Honestly that comes of as saying that McDonalds isn’t an american thing, because they have joints all over the world. Have you ever wondered why we are writing in English? I think everyone knows that american culture has a kind of dominance that no other culture has, because of hollywood, TV series and media in general. It’s always the de facto standard, and almost anything that is a thing in the US has following somewhere else. That has only intensified with the internet. But if anywhere in this thread, this is the point where we would be crossing over into off-topic territory, so I’d sugest we agree to disagree.

                  And regarding

                  I don’t know why you think it is.

                  First of all, Wikipedia says

                  The furry fandom has its roots in the underground comix movement of the 1970s, a genre of comic books that depicts explicit content.[5] In 1976, a pair of cartoonists created the amateur press association Vootie, which was dedicated to animal-focused art. Many of its featured works contained adult themes, such as “Omaha” the Cat Dancer, which contained explicit sex.[6] Vootie grew a small following over the next several years, and its contributors began meeting at science fiction and comics conventions.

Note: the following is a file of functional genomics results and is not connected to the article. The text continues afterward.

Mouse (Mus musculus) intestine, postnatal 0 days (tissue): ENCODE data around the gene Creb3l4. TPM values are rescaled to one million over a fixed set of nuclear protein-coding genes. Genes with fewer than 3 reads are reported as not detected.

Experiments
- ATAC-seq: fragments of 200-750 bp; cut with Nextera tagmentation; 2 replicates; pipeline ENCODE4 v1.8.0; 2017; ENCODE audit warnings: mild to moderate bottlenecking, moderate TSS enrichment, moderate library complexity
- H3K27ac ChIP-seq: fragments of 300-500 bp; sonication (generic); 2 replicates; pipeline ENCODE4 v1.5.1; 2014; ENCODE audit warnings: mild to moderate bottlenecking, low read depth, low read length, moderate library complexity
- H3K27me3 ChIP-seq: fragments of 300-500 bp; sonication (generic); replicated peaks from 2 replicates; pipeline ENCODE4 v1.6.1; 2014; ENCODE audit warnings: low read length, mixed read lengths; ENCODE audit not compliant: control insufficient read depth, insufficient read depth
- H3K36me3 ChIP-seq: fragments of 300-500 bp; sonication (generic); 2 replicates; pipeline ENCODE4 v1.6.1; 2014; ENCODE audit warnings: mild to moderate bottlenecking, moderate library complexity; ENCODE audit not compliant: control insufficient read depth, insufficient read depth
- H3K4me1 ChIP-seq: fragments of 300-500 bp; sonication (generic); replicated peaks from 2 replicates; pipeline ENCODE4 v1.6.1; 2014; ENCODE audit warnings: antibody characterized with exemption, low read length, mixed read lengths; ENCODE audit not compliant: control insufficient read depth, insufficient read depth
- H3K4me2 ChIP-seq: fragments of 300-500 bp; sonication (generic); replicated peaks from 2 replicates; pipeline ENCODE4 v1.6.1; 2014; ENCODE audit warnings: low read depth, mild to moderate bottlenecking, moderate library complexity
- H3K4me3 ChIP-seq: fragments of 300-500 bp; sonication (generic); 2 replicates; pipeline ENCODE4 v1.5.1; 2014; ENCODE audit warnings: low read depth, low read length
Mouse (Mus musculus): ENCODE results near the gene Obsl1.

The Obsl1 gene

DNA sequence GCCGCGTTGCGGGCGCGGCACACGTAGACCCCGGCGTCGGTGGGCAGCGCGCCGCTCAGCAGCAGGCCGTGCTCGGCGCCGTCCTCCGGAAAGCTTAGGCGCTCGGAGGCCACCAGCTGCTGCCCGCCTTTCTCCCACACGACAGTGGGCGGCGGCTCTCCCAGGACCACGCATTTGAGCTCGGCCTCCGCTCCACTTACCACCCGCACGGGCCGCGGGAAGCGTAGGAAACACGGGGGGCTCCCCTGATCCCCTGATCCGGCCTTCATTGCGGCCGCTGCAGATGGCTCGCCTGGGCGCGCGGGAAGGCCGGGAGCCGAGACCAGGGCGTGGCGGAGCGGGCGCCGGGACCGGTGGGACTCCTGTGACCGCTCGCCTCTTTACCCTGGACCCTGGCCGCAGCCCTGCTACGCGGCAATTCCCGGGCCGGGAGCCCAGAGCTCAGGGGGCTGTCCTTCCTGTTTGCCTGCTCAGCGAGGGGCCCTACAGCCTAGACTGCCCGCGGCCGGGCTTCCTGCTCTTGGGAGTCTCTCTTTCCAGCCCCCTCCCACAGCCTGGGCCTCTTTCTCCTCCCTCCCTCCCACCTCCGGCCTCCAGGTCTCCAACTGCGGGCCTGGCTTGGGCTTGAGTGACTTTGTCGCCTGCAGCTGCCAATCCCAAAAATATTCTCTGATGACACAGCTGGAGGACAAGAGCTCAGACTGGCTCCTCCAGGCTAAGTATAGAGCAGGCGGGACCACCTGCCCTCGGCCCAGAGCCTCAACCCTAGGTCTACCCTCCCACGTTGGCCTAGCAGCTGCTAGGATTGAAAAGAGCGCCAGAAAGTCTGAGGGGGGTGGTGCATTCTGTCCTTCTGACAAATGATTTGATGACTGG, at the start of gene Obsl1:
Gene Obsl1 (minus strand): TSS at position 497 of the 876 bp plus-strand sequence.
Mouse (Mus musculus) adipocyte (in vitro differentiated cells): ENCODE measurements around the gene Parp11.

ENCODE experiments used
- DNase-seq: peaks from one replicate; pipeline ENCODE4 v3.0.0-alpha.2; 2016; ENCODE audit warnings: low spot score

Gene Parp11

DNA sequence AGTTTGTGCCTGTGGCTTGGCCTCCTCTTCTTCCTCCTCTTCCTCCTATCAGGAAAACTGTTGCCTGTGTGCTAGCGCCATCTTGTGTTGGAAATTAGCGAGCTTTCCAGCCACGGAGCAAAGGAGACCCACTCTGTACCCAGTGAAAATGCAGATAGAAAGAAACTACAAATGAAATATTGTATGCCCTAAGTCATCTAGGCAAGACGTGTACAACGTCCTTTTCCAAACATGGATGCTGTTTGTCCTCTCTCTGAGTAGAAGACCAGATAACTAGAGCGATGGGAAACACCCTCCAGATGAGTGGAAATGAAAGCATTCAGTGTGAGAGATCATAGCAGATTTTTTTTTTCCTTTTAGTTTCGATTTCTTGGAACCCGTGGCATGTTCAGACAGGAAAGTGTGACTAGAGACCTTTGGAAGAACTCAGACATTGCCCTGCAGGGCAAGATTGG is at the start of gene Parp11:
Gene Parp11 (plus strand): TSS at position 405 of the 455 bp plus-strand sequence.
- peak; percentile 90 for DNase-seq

So it literally comes from the US. But setting that aside, even if I didn’t know that, it’s something so inherintly american, that I would have been really suprised that something that at the same time desexualizes bestiality (by removing the inherent link) and sexualizes animals (by giving them human cues of attractivness and anatonomy) could come from anywhere else.